15 thoughts on “porn vs brothels

  1. ” … about half of NV’s brothels are lockdown.”

    I don’t understand. Does that mean that someone who works in a brothel is physically imprisoned? She can’t leave? That doesn’t even seem possible, but … what the hell do I know? So I thought I’d ask.

  2. Jim — Yes, it means exactly what it says.

    If you look on my Archives page, you ‘ll see a category called Bella’s (Brothel). Click on that and read about my experiences in a lockdown brothel. Bella’s was actually progressive: I was allowed to eat breakfast outside and go for morning walks. The Chicken Ranch and Sheri’s Ranch are complete lockdown — no one off the premises. Lockdown brothels are common to the southern half of NV, shift brothels are northern.

  3. Wow. That (the “Bella’s” series) was actually pretty difficult to read, despite your gifts as a writer. I’m happy to be an escort client. Brothels sound like pretty sorry places.

  4. Jim — I’m glad you read them all.

    I don’t know about brothels in other countries but here in the US, there’s just a downscale air about them no matter what. Freedom to choose your own work environment, clients and structure your work as you please is something they cannot replicate and it shows.

    You, like most men, seem to enjoy a freely-consenting partner. Why some people have such a difficult time with this concept is beyond me.

  5. Amanda, since discovering “After Hours” a little while back, I’m having to put myself on a time budget with this site — there’s other things I need to get done at the computer. You have an extensive archive full of really good stuff here, and I’m going to be a while catching up with it. Considering both what your time is worth and how well you write, you should probably find some way to put your site on a subscription basis. I kind of hope you don’t, though. Thanks!

  6. Thanks for the link … I’ve done the “regular” email subscription because my e-reader’s a Nook. Or at least it is for now — who knows how long Barnes & Noble’s going to be around?

  7. Lewis — Ick! No matter how annoyed I might get at men, I will always, ALWAYS prefer a human over anything else.

    But clearly, some men just aren’t into putting forth even minimal effort — like finding a happy-ending massage or plain old DIY. Sheesh.

  8. LoL… yeah me too. But you know how the Japanese are about their electronics & gadgetry. When I saw this I was reminded of the movie: “Bladerunner” where the femme fatale was a replicant named Rachel.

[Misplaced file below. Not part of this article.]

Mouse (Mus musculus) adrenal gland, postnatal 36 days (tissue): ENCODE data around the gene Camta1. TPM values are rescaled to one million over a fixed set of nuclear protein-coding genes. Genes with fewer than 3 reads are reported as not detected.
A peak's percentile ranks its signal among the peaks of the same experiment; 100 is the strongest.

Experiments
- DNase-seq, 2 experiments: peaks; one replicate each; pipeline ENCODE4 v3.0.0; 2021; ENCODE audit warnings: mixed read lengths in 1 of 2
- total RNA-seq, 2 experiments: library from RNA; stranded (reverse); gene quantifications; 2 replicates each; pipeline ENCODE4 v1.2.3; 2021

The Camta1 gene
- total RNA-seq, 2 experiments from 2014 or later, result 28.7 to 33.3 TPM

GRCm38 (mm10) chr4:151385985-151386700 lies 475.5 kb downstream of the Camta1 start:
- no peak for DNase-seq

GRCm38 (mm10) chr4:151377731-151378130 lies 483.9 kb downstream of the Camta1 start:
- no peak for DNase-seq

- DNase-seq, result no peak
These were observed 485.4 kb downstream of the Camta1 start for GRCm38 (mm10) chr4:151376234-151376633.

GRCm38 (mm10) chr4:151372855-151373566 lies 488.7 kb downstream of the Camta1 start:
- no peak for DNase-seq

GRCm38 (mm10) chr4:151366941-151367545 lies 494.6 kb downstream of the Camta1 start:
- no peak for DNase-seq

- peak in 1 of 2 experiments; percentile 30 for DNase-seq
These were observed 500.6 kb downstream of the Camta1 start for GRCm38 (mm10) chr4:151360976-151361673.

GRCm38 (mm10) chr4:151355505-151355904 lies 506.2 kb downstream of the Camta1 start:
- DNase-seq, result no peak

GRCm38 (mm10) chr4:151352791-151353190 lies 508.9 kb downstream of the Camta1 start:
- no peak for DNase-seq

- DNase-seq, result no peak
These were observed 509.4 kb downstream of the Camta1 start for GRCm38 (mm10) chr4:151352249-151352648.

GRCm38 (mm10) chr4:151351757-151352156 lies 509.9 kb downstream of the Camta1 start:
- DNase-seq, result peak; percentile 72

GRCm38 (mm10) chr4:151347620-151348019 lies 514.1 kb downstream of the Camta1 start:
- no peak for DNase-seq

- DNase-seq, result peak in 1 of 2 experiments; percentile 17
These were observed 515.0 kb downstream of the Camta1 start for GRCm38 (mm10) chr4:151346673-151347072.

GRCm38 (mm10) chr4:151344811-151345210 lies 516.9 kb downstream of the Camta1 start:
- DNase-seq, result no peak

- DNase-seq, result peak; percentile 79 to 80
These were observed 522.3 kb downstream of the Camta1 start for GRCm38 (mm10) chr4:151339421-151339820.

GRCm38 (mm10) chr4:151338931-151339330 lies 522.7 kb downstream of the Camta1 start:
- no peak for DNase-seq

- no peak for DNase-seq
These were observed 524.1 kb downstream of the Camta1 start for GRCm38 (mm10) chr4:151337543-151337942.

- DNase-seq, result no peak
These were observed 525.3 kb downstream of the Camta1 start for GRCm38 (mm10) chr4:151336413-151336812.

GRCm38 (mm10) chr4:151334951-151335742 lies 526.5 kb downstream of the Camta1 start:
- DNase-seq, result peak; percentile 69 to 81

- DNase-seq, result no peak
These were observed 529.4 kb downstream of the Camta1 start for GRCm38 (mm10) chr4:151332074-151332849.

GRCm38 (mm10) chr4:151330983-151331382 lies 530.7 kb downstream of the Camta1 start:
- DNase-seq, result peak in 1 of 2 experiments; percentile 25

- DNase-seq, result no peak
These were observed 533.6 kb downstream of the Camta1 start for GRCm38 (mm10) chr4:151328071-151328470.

Perhaps science fiction becoming reality isn’t too far off in the future?

  9. Lewis — The articles keep coming about prostitution-ending sex robots. I’m sure some people will go that route, most probably won’t.

    Jeremy — I’ve been in a near-total lockdown brothel. It sucks. Being confined to a relatively small space, with lots of strangers (some of whom you may not like), having half your income taken and dealing with a whole lot of other ridiculous house rules is just as oppressive as it sounds.

    Jayla’s post has nothing to do with actually working in a brothel. She also makes the common brothel-propaganda mistake of believing that non-state-regulated prostitution leads to disease. Unsafe sex practices can lead to disease. That she can only safely work in a strictly-regulated environment makes me wonder just how solid her boundaries are outside of it.

  10. Hi there,
    First of all, nice post.
    Like you I’ve never done porn and I will never do porn.
    It’s not that don’t have respect for the people in it, but it’s totally not something for me.
    As an escort for whom the use of condoms is self-evident, it’s indeed shocking to read that STI’s in porn are seen as a routine. I’ve been tested for HIV, herpes, hepatitis C, hepatitis B, chlamidia and gonorrhea. And even though I guessed I would be safe, there was still a huge relief when I heared I had tested negative and was totally healthy.
    And I’m sorry for the language, but the argument that condoms might hurt is bullsh¨t. Today’s porn is so agressive. All these weird foreign objects that porn starts are forcing ‘in there’, I can’t imagine it feels good, together with the numerous double penetrations and the anal-to-vaginal swapping happening. So that argument is completely invalid, at least for today’s porn.
    Not using condoms is only good for the financial part of the job, but bad for everything else.

    1. Aphrodite — Thank you for the insight. I wasn’t even thinking about the extreme aspects of porn. Yeah, compared to that, condoms are barely even an irritant (then again, use lube). You just destroyed their anti-condoms arguments!